Your browser is no longer supported

For the best possible experience using our website we recommend you upgrade to the newest version of your browser.

Your browser appears to have cookies disabled. For the best experience of Construction News, please enable cookies in your browser.

Welcome to the Construction News site. As we have relaunched, you will have to sign in once now and agree for us to use cookies, so you won't need to log in each time you visit our site.
Learn more

Sir Howard Bernstein tells Construction News housing policy is too 'London-centric'

The driving force behind the capital of the Northern Powerhouse has criticised the government’s housing policy for being too London-centric.

In a rare sit-down interview, Manchester City Council chief executive Sir Howard Bernstein told Construction News housing markets outside of London
were “failing” and without intervention would not be able to function effectively.

Asked whether the current government had got its housing strategy right, Sir Howard said: “No… but then, I’m not sure any government over the last decade has got its housing policy right.

“Too much housing policy, at a national level, has been determined by the particular problems of the housing market in London and the South-east and not enough by the needs of the cities outside London, where housing markets are failing - and in the absence of intervention those housing markets will not become fully functioning.”

Sir Howard issued the warning ahead of the government’s Comprehensive Spending Review, in which the chancellor was expected to announce measures to increase housing supply and rebalance the economy.

“I’m not sure any government over the last decade has got its housing policy right”

Sir Howard Bernstein, Manchester City Council

He said there was too much focus on homeownership, which he pointed out was just one part of the housing market.

He added that the social rented sector was “a critical pathway” for many people looking to own a home. “I think there is an absolute requirement to rethink the regulatory regime about how social housing is provided,” he said.

His comments came one month after the Office for National Statistics reclassified housing associations as public sector bodies.

“There is a debate that needs to be had [around social housing] and I don’t think the ONS’s decision to reclassify housing associations has helped those conversations, certainly in the short term.”

This could include moves to help housing associations consolidate and develop stronger assets, as well as merge assets with other housing associations, he said.

Read the full interview

More from Sir Howard on retaining Manchester’s heritage, better design and balancing foreign investment.


The UK should be looking at how people from the social rented sector can be encouraged to access homeownership, he added.

“That for me is a big priority, so we can start to understand what the role of the social rented sector is within a place like Manchester.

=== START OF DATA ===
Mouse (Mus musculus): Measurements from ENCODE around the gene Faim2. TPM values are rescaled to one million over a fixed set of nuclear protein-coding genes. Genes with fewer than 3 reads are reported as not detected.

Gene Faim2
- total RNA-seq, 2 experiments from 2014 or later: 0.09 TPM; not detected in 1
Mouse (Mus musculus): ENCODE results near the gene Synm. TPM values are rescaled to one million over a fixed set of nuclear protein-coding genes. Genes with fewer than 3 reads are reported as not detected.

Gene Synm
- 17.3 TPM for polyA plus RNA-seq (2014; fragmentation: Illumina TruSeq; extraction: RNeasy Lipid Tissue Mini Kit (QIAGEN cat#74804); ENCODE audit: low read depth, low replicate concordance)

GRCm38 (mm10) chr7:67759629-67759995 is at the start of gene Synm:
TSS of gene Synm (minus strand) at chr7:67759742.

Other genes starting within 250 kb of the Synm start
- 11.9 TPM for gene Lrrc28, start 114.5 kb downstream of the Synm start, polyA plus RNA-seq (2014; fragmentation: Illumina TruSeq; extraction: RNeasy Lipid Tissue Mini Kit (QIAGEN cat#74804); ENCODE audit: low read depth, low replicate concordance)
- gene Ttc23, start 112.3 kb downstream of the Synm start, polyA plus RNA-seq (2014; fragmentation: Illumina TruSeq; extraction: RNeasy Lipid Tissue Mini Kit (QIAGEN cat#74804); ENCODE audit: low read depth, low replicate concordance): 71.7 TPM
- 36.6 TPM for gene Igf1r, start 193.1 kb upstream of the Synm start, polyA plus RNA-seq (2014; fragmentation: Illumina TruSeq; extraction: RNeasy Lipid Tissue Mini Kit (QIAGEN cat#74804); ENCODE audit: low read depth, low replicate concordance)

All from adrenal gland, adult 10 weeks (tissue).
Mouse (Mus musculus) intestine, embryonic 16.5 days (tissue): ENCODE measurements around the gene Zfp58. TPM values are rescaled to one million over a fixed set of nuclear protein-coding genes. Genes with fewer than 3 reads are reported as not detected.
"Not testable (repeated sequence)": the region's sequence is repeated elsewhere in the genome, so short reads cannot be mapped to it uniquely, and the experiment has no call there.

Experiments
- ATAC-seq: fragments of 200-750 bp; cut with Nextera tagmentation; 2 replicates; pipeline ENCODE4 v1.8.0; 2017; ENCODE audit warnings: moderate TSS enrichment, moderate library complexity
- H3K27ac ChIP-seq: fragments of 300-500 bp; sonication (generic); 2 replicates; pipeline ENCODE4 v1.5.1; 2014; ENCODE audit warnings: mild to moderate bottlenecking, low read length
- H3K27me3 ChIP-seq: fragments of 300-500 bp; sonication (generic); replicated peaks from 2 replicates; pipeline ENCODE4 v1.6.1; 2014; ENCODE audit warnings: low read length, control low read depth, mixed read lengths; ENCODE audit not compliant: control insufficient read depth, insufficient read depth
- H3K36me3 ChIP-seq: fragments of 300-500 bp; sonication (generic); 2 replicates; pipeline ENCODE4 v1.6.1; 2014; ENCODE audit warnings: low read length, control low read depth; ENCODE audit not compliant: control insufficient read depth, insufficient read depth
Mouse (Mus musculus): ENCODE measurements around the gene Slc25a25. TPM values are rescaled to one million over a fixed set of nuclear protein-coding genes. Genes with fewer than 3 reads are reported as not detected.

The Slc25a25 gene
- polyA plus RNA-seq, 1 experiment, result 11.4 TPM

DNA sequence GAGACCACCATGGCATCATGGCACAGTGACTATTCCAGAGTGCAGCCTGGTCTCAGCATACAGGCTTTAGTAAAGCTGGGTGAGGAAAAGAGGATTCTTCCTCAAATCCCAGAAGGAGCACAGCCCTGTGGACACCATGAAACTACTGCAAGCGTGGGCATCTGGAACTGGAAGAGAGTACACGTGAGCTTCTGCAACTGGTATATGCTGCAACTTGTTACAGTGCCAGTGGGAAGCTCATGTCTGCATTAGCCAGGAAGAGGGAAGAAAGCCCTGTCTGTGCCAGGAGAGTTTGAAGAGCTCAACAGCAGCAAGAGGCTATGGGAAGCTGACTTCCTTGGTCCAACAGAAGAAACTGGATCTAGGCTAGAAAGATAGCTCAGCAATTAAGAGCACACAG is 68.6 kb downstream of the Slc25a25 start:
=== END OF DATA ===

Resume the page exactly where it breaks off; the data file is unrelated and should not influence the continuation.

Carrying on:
“[The social rented sector] is there to support people to achieve their potential, for people who can’t afford a house in the private sector, and so other public services can be harnessed around actual people.”

As Construction News went to press, the chancellor was also expected to reveal further details about the new apprenticeship levy in his spending review.

Speaking at a parliamentary reception on skills this week, skills minister Nick Boles said industry would find out more about what level the levy rate will be set at and which firms it would apply to.

“We know what jobs are going to be created over the next five years, so we want to be able to satisfy ourselves that those skills are actually being delivered”

Sir Howard Bernstein, Manchester City Council

He confirmed that companies that have to pay the rate will get a voucher for the same amount of money to spend on apprenticeship training and provision.

Sir Howard made clear he would like the council to have a much more “hands-on approach” to developing skills in Manchester.

The chief executive said this would see the council take on a “stronger” role alongside the Skills Funding Agency, to decide what skills are delivered in the city.

The SFA was one of two organisations that was created following the closure of quango the Learning and Skills Council.

The body gets £3.7bn of funding each year to fund skills training for further education in England.

Sir Howard said: “We know our labour market better than most and we know what jobs are going to be created over the next five years, so we want to be able to satisfy ourselves that those skills are actually being delivered.”

“We’re not very good at skills in this country are we? We don’t plan enough beyond cycles”

Sir Howard Bernstein, Manchester City Council

Construction skills were a “huge issue” for the whole of the UK, he added.

“We’re not very good at skills in this country are we? We don’t plan enough beyond cycles, so in 2007 when everything fell off a cliff, the industry had to adapt and were we upskilling people for the next cycle? Not really.”

In October, Manchester council leader Sir Richard Leese told Construction News that the city’s devolution deal had failed to give it sufficient freedom over apprenticeships.

Manchester was “constrained by national rules”, he said, adding that the city wanted greater control of apprenticeships for young adults aged over 19, rather than 16-19-year-olds, as is currently the case.

Have your say

You must sign in to make a comment

Please remember that the submission of any material is governed by our Terms and Conditions and by submitting material you confirm your agreement to these Terms and Conditions. Links may be included in your comments but HTML is not permitted.